ASEAN summit: Myanmar crisis and South China Sea disputes top agenda in Jakarta
The Association of Southeast Asian Nations remains split. The membership of repressive regimes is a source of growing embarrassment, while pressure is mounting for the block to take a clear position on the war in Ukraine. Cambodia is represented internationally for the first time by Hun Manet, son of strongman Hun Sen, a staunch ally of China.
Bangkok (AsiaNews) – The Association of Southeast Asian Nations (ASEAN) opened its annual summit (5-7 September) today in Jakarta, chaired by Indonesia.
The 10-member bloc continues to be divided over human rights and has failed to find common ground with respect to Myanmar, one of its members, torn by civil war in the past two years.
ASEAN covers a geographical area that is home to 670 million people. Its combined gross domestic product (GDP) reached US$ 4 trillion last year.
It is one of the most dynamic areas of the world, but it is burdened by a plurality of political regimes and economic systems, broadly divided into two camps.
One group includes countries with a developed economy, or on the way to that status, albeit with substantial differences (Singapore, Thailand, Malaysia, Vietnam, the Philippines, Indonesia and Brunei); the other is made up of countries that still lag in terms of development, as well as democracy (Myanmar, Cambodia, Laos).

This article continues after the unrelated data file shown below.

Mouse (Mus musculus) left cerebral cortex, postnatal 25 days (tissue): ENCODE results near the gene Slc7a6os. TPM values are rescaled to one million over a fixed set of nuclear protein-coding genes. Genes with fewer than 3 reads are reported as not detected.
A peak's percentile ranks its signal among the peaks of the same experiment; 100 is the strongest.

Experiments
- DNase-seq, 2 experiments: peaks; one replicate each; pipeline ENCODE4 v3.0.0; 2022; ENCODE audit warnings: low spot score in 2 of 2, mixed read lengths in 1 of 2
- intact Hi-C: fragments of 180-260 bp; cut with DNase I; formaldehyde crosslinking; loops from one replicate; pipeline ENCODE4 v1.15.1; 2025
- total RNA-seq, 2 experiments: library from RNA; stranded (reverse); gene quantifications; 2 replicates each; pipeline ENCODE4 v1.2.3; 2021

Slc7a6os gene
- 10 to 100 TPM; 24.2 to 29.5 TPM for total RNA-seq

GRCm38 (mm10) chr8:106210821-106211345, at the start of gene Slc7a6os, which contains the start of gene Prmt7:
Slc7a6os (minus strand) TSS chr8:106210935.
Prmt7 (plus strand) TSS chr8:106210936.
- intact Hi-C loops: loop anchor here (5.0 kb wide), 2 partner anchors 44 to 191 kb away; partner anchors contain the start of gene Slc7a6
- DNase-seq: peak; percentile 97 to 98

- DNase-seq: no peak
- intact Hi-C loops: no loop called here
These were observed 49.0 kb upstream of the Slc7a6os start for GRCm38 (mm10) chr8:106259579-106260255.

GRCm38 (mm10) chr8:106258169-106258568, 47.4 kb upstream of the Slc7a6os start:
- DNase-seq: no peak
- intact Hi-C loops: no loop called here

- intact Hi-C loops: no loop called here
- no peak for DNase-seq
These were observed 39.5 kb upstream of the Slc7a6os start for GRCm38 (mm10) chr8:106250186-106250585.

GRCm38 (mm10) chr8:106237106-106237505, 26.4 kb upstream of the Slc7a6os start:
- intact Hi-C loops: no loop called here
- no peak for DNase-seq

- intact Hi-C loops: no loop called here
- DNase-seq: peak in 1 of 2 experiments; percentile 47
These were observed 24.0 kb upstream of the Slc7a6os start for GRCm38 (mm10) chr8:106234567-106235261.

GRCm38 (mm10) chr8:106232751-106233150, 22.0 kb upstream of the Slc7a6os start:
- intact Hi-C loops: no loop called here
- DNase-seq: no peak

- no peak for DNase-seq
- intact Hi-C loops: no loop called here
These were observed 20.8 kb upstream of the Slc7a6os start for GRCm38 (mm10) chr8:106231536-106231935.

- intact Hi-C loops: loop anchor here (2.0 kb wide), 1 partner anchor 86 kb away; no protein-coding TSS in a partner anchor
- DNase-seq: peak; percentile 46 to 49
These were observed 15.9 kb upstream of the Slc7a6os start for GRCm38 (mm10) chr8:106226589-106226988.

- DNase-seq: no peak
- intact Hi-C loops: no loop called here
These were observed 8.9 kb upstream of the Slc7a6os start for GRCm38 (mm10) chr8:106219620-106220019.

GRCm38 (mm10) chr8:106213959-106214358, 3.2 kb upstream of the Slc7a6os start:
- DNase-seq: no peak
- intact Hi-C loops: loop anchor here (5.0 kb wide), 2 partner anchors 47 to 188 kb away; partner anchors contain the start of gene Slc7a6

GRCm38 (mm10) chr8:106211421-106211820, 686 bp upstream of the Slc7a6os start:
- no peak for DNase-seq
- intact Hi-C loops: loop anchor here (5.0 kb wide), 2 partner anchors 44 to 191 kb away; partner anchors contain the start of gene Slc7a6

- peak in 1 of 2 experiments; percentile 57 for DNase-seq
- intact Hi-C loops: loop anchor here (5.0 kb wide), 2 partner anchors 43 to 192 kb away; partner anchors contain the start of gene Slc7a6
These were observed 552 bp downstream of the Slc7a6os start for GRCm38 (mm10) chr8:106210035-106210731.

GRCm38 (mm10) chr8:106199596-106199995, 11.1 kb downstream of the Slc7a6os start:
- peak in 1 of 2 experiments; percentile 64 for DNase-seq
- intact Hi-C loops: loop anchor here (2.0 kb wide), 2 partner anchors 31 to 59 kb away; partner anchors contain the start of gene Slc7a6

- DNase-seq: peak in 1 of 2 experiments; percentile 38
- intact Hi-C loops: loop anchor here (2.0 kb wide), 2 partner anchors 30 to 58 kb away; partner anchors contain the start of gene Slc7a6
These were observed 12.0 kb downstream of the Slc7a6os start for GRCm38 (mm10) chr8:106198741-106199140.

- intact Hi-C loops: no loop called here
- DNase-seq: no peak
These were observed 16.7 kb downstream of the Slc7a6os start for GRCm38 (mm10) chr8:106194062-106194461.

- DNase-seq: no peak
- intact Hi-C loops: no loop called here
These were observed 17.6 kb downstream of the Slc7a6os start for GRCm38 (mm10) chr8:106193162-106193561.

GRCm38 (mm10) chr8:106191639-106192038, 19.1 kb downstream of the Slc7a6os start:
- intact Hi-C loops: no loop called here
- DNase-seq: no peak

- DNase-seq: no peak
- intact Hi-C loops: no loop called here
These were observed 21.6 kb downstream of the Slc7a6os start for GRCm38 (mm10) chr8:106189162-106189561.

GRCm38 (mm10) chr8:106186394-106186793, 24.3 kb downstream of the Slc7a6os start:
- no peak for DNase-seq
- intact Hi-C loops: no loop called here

So far, the organisation has achieved a certain level of cohesion in terms of trade and business relations, as well as economic and financial cooperation, and cultural relations; however, when it comes to human rights and freedoms, labour mobility, refugees and cross-border trafficking, it has made little progress.
The membership of repressive regimes is a growing embarrassment. This is especially true with respect to Myanmar, where a civil war rages.
ASEAN members are split between those of advocate talks between the parties to reach a negotiated solution, and those who, with increasing difficulty, stick to the principle of non-interference in the internal affairs of other members.
The lack of a common strategic vision and diverging alliances have politically weakened the organisation; and this no clearer than in the unresolved dispute with China over the South China Sea.
China’s latest maps recently aggravated the tensions, by showing as Chinese areas that are not internationally recognised, most notably large swathes of the South China Sea claimed by several ASEAN countries (Vietnam, Philippines, Malaysia, Brunei) as their territorial waters and exclusive economic zones. To a lesser extent, the dispute also involves Taiwan.
For Cambodia’s new prime minister, Hun Manet, the Jakarta meeting was his first international foray, after he took over from his father, strongman Hun Sen who led the country for more than 30 years by crushing all opposition.
According to some observers, the son could pave the way for a "new course" not only domestically but also in international relations. Under his father, Cambodia became a Chinese client state.
Lastly, in addition to regional issues, the distant Ukrainian conflict could not be avoided in Jakarta.
ASEAN's different relations with the two warring countries and their respective allies have so far inspired caution and calls for talks, but internal and external pressures are increasingly pushing members to take a clearer position.